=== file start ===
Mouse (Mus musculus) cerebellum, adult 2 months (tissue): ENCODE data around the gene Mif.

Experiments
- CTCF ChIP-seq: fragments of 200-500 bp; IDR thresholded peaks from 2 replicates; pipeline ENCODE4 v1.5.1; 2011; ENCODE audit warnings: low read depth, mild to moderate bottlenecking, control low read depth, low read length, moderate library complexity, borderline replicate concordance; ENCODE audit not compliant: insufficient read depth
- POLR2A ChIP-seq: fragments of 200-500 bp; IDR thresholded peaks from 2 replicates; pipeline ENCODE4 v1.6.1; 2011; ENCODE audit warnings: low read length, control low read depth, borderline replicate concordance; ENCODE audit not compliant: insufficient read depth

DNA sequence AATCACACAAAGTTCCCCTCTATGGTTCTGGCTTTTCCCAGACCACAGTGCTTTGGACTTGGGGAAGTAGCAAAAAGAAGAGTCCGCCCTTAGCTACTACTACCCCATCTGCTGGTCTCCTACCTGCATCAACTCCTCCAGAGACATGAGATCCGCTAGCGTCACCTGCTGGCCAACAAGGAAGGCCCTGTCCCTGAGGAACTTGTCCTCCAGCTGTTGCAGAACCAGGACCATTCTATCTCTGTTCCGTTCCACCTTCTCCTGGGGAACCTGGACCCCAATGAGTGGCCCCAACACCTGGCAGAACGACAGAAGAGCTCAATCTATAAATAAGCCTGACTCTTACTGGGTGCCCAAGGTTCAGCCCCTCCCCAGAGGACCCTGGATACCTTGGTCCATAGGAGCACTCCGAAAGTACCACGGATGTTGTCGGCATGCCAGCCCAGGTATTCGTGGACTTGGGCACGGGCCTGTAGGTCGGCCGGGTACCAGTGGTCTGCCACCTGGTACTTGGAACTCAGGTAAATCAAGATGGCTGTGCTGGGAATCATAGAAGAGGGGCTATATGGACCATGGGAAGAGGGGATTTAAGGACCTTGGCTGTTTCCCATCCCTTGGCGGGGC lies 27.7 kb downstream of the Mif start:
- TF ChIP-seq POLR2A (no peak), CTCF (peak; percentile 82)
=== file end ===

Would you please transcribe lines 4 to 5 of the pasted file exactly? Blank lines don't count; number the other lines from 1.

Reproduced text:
- POLR2A ChIP-seq: fragments of 200-500 bp; IDR thresholded peaks from 2 replicates; pipeline ENCODE4 v1.6.1; 2011; ENCODE audit warnings: low read length, control low read depth, borderline replicate concordance; ENCODE audit not compliant: insufficient read depth

DNA sequence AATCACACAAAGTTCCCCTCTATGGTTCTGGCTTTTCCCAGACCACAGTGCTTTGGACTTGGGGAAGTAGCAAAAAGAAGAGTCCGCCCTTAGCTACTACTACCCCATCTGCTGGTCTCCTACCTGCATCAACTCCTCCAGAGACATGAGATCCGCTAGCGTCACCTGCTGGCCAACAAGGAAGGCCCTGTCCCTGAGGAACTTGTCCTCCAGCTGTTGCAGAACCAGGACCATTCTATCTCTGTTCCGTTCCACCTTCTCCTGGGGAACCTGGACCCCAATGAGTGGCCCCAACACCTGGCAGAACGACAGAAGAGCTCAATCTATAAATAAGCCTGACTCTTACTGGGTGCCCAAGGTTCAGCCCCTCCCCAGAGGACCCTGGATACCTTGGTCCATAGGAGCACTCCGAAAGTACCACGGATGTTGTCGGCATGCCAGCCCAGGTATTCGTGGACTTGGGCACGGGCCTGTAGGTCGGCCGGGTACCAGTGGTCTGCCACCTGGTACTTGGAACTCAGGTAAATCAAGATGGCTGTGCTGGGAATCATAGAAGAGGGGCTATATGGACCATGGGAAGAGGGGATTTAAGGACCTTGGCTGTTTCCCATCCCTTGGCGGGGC lies 27.7 kb downstream of the Mif start: